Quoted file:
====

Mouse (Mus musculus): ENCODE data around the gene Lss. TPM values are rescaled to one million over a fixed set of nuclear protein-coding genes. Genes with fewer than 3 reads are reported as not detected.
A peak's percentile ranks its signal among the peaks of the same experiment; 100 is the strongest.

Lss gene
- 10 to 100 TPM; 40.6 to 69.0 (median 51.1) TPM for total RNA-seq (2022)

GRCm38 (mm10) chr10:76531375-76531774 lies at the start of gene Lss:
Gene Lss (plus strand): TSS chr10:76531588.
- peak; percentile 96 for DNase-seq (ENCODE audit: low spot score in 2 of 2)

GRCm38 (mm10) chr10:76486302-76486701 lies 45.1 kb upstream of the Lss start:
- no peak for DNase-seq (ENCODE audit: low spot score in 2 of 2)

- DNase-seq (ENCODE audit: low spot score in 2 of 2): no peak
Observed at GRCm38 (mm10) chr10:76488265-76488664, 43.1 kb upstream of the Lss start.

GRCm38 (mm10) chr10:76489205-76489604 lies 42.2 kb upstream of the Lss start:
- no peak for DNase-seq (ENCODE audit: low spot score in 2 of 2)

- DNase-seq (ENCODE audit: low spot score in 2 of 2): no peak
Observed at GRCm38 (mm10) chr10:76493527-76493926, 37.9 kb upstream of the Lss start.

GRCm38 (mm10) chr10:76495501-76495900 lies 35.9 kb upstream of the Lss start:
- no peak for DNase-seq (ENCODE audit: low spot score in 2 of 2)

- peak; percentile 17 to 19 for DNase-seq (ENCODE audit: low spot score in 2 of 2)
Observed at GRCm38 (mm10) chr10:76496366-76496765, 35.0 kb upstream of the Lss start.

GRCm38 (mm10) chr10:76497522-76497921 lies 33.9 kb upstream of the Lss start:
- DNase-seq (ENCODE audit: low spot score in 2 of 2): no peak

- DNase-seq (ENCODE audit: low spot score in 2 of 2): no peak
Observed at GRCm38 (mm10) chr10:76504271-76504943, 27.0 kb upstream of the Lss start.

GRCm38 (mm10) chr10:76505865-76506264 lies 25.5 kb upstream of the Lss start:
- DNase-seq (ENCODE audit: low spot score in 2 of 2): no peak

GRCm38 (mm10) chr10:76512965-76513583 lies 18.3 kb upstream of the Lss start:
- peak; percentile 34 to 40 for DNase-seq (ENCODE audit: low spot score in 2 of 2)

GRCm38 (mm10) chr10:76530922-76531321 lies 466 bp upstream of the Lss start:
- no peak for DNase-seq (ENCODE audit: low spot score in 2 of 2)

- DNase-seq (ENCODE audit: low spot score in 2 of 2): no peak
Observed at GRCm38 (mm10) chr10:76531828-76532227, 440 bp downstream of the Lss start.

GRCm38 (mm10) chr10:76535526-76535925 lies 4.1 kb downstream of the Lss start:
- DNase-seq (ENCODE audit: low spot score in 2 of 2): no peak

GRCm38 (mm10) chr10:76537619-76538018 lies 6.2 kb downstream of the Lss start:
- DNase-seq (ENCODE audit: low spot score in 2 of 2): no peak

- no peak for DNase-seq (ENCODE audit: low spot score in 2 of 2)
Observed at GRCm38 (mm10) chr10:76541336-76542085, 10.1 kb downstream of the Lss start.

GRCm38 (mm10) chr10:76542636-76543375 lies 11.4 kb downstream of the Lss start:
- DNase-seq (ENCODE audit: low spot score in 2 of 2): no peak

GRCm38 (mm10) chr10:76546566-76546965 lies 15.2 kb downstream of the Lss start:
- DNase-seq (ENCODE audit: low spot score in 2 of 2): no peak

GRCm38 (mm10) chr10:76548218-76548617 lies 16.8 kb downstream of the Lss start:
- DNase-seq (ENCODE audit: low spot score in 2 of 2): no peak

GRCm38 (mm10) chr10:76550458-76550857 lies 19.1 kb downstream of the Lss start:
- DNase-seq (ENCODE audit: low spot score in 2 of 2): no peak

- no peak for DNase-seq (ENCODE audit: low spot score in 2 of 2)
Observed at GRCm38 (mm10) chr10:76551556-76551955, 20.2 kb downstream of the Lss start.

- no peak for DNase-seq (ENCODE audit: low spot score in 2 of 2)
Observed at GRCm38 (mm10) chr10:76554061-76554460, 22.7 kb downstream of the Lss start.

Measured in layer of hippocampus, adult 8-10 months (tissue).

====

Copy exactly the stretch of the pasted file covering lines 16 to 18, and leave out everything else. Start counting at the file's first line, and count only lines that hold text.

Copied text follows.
GRCm38 (mm10) chr10:76495501-76495900 lies 35.9 kb upstream of the Lss start:
- no peak for DNase-seq (ENCODE audit: low spot score in 2 of 2)

- peak; percentile 17 to 19 for DNase-seq (ENCODE audit: low spot score in 2 of 2)